Neeses, S.C., October 8, 2012 — After 44 years of equipping the weekend farmer, Fogle’s Farm Machinery in Neeses is closing.

“I am 66,” owner Coker Fogle said. “It is time. It was not an economical decision or due to the slowdown we have had. We are not closing because we’ve got to.”

Fogle, who has been married to his wife, Margaret Ann, for about 48 years, says he has some interests that he would like to devote more of his time to.

His three grandchildren, all under the age of 11, are the biggest interest.

“Since we are farm-related people, I want my grandchildren to know where food comes from and clothes,” Fogle said. “I take them around to chicken houses and the dairies. I like to show them how feeder combines work and cotton pickers.”

Fogle said he may still putter around with farm equipment in retirement, though on a part-time basis and on a much smaller scale.

After unsuccessfully looking for a buyer, Fogle said preliminary plans are to rent out the building on U.S. 321. He is uncertain who or what business may be in the building’s future.

Fogle’s Farm Machinery has been geared to the hunter, weekend farmers and gardeners and was a one-stop shop where equipment and attachments could be purchased.

Business has not always been easy, but serving a niche market has been a hallmark of Fogle’s.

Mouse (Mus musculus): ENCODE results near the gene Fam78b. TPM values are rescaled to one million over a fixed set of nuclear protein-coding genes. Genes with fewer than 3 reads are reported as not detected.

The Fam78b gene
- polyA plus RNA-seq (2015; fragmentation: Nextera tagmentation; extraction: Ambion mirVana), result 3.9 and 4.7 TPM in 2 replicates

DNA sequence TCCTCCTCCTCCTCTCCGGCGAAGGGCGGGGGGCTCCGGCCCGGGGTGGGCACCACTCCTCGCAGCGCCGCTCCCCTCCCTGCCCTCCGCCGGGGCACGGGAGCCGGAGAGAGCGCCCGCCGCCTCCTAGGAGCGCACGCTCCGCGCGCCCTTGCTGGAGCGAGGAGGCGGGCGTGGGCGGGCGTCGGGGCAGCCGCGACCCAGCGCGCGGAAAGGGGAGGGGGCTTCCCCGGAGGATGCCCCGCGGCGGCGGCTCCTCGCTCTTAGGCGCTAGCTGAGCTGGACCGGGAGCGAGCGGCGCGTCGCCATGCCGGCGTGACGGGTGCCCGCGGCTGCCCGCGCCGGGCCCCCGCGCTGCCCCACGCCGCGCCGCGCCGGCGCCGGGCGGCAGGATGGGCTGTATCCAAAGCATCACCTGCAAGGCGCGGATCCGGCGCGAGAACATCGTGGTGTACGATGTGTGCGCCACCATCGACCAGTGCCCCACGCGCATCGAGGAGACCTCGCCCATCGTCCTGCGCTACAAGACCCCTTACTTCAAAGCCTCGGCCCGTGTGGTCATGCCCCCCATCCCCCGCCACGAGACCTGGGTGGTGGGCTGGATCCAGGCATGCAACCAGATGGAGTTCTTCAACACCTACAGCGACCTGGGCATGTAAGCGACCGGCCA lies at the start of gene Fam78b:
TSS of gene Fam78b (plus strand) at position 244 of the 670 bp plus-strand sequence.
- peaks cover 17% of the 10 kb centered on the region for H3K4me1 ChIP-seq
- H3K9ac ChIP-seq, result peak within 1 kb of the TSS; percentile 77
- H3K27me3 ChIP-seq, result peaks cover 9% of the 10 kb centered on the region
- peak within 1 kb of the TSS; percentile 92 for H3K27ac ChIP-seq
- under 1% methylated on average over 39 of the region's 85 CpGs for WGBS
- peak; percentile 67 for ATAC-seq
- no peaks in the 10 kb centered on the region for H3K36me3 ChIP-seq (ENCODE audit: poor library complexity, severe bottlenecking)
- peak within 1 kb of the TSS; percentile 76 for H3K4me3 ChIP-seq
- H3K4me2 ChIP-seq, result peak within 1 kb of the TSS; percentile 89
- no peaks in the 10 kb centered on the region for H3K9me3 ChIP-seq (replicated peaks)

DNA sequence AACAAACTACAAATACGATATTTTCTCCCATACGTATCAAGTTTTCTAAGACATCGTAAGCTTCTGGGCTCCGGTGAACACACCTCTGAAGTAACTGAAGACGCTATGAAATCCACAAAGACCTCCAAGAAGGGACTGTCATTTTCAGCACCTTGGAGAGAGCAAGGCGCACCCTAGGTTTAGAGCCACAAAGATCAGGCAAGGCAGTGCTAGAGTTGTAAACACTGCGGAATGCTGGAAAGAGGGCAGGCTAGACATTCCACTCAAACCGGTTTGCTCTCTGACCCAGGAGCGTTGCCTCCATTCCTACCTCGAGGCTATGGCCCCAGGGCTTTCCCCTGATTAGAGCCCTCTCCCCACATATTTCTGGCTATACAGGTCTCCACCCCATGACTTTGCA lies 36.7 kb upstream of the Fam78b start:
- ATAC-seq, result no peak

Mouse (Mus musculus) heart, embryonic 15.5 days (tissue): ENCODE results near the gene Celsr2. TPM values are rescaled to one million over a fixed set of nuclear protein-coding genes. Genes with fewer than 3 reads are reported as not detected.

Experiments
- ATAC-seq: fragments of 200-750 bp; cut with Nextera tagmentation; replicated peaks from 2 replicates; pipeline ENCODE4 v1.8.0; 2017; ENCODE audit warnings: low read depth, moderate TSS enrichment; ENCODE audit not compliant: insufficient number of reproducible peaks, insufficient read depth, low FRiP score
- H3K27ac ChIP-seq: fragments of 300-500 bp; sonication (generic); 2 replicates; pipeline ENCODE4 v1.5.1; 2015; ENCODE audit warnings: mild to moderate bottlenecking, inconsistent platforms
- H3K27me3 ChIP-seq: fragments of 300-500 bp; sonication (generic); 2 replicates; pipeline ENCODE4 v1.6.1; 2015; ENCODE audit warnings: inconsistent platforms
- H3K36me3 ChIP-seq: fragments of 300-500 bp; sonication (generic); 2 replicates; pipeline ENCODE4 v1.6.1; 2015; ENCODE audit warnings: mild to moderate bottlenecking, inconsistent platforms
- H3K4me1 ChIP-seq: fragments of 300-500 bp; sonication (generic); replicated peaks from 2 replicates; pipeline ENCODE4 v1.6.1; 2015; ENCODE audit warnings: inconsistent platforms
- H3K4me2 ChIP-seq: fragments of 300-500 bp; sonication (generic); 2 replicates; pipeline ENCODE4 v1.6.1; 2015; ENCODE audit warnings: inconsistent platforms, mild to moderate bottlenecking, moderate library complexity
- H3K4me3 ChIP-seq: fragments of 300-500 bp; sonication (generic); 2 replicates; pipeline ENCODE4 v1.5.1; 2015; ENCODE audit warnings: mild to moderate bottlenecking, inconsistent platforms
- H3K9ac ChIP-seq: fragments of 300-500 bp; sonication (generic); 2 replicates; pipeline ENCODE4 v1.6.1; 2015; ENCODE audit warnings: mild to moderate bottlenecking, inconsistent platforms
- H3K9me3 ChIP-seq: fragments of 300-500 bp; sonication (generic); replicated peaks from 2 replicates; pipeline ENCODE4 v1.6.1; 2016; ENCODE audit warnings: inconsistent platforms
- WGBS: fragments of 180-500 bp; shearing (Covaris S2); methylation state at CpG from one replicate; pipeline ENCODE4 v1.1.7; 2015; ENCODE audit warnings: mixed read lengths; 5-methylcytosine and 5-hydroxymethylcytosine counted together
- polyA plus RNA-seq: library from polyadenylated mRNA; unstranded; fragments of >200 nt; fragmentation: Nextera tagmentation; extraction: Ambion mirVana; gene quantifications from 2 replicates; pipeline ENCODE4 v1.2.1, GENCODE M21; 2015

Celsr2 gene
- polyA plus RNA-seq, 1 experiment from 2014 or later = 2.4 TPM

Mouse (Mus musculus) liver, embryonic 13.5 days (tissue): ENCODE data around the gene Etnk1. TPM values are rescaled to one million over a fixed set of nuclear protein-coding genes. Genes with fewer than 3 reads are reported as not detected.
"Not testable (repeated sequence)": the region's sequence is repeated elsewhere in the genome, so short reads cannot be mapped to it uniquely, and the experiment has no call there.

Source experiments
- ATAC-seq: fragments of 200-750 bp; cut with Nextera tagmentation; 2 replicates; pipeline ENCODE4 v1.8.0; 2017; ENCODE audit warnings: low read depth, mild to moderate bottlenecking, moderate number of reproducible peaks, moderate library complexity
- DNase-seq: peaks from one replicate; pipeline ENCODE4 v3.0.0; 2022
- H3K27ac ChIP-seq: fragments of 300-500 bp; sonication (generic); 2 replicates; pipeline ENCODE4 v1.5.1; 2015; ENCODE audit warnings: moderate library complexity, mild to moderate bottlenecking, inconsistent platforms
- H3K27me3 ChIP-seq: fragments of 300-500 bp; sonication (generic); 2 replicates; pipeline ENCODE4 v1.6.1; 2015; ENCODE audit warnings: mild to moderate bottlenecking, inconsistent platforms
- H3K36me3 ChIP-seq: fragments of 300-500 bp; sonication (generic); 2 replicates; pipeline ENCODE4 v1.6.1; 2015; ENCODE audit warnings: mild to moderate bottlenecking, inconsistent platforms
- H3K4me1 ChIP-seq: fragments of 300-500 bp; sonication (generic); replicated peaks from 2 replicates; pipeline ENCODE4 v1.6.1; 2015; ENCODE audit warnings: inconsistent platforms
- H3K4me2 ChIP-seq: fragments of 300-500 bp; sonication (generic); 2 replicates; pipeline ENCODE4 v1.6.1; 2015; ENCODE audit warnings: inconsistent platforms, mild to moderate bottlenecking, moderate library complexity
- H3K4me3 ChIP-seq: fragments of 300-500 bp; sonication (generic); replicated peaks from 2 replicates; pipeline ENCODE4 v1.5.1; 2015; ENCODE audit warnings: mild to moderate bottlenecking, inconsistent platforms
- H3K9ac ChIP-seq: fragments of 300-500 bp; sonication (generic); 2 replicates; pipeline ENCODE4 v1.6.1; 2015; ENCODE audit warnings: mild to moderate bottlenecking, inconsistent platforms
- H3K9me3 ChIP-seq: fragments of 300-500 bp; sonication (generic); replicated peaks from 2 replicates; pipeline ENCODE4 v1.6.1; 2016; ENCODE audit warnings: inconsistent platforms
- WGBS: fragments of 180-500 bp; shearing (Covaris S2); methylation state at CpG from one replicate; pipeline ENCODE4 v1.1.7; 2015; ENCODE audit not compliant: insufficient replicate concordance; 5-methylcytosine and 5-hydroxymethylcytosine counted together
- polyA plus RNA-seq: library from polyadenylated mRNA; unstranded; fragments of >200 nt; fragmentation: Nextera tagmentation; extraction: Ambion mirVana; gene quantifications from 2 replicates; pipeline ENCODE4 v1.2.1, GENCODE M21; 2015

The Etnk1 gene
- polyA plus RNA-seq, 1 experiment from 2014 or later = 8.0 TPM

The business has sold tractors, cotton pickers and combines and has provided parts and service work on farm equipment.

Fogle says the business was successful because of the personal touch, good employees, knowledge about the business and advertising. The business has sold products as far as Mexico City, Mexico.

“We have had a good run,” he said. “I don’t have any regrets. We were able to get our share of the market.”

Fogle has been working with farm equipment since 1968, when he and his father, Manning Fogle Sr., began repairing old tractors for resale.

The business had its beginnings on the family farm about a couple of miles from where the store is located.

“We pulled these old tractors out of the weeds, fixed them up, painted and would sell them,” Fogle said. “We would do that on the weekends when we had time.”

“Daddy had a big garden,” he said. “He would be out there with his tractor farming his garden and had people stop by asking him if they could buy it. He said he did not want to sell it.”

But Fogle said if the money was right, his daddy would sell the tractor and then purchase another one.

“It kind of grew in that respect,” he said.

Following the death of his father in 1978, Fogle continued the business on a part-time basis until about 1989.

Fogle’s was located at the family farm until about 1996 when it moved out to U.S. 321. The business had another location in Barnwell but consolidated the operation in 2000.

Fogle does not plan to leave Norway where he was born and raised, except to enjoy some retirement traveling time.

“I have moved eight times in my life and never moved out of Norway,” he said.

Fogle says he will miss some things about being in business.

“I will miss the people,” he said. “Our customers have a way of letting us know what is happening all around us. They have been companions to us.

“They come in and are able to share political views or whatever is on your mind. If a man’s got something on his mind other than this, we listened to that too.”

Fogle is having a closing auction starting at 9 a.m. Saturday, Oct. 13, featuring trailers, tractors and other items.

Contact the writer: or 803-533-5551.